How Long-Term Care Ombudsman Volunteers Support Residents

How Long-Term Care Ombudsman Volunteers Support Residents

Long-Term Care OmbudsmanStories
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Linda Ackerman, a Long-Term Care Ombudsman Volunteer for the last 9 years, said she chose to introduce me to Christopher Shepard and Mark Niemela because they are “such fun.”  Chris, 80, and Mark, 69, both enjoy chatting and share a love of music, which makes them excellent roommates at RegalCare, a long-term care facility in Greenfield.

Ombudsman volunteers support residents in long-term care facilities and help them to resolve concerns regarding quality of life and quality of care.  Linda, who has worked for Greenfield Savings Bank for almost 32 years out of the Turners Falls office, says she is very fortunate that Greenfield Savings Bank views community involvement as a cornerstone of the bank.  Her weekly visits are within her working day.  She is also a life-long resident of Montague where she raised 3 “awesome” daughters.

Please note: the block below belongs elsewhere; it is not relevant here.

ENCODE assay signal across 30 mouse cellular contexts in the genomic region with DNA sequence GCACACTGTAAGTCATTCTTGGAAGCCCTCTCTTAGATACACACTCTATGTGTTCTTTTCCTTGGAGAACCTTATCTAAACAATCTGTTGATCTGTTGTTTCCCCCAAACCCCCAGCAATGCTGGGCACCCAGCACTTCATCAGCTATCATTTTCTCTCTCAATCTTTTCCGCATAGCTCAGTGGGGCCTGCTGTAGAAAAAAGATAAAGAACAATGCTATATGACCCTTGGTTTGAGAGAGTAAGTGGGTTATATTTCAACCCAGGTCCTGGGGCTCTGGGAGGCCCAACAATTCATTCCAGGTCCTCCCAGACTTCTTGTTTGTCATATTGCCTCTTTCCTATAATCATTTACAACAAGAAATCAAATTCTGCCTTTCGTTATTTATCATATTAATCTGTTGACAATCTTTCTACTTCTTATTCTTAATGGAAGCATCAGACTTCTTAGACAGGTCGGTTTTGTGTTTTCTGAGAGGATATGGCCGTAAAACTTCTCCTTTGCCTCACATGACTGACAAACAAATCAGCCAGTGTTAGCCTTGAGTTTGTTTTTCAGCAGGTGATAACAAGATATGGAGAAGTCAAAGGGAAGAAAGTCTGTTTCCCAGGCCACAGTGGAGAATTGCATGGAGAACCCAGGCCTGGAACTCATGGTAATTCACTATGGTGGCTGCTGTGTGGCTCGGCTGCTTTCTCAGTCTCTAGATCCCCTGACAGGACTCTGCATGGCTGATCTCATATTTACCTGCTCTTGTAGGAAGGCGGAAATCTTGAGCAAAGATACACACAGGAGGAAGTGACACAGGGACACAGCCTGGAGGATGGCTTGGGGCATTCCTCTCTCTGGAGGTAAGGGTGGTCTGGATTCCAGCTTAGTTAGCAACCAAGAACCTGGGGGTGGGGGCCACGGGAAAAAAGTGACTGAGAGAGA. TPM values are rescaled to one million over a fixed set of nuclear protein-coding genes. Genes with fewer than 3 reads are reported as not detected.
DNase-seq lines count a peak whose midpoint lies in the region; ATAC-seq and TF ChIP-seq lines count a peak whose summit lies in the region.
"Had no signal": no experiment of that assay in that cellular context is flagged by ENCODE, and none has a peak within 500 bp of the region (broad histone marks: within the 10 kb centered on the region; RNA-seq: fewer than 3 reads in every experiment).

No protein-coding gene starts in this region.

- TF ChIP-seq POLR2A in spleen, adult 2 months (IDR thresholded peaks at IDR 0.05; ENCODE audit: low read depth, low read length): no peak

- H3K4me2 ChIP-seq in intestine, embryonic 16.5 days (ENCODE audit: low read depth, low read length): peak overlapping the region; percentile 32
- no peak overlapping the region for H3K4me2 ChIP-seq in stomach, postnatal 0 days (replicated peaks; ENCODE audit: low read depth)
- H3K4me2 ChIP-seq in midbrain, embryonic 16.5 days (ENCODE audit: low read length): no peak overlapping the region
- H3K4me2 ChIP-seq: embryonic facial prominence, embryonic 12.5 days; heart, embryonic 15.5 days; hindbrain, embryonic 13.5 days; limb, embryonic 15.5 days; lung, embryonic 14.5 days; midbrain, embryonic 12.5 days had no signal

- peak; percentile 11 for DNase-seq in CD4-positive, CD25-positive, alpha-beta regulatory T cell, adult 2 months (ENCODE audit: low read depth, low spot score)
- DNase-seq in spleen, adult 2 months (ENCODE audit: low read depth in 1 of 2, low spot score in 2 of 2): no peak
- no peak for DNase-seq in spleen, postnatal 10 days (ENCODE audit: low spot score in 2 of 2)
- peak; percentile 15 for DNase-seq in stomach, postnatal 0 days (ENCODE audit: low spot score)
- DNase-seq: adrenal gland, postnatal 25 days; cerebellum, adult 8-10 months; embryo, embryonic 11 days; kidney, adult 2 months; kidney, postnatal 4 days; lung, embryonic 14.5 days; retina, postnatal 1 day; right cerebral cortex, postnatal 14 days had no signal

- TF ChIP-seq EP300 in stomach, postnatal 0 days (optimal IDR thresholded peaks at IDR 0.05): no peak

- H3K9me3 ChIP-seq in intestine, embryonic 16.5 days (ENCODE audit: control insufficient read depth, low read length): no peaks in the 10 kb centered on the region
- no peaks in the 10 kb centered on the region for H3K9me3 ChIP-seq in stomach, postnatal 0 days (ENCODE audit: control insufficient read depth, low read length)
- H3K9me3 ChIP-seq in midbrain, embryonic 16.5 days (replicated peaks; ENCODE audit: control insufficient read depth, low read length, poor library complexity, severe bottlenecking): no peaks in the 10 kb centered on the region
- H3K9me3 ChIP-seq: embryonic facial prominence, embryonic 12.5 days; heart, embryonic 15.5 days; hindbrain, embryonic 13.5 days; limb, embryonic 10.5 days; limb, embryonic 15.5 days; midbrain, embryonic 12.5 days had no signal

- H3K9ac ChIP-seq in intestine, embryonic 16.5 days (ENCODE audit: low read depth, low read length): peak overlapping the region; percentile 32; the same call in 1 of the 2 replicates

It gives me a sense of purpose, a sense of giving back.

Linda’s mom was in Buckley Long-Term Care Facility, before the facility became RegalCare.  Linda says, “I did this the year that I lost both my mom and dad.  I went for the training because I needed to feel worthwhile . . . these guys are just part of the facility here, and you know, everybody is different, they bring their own joy to me by my calling on them.  It gives me a sense of purpose, a sense of giving back.”

When I ask Chris and Mark what their experience is like working with Linda, Mark says it’s “totally natural” and Chris agrees.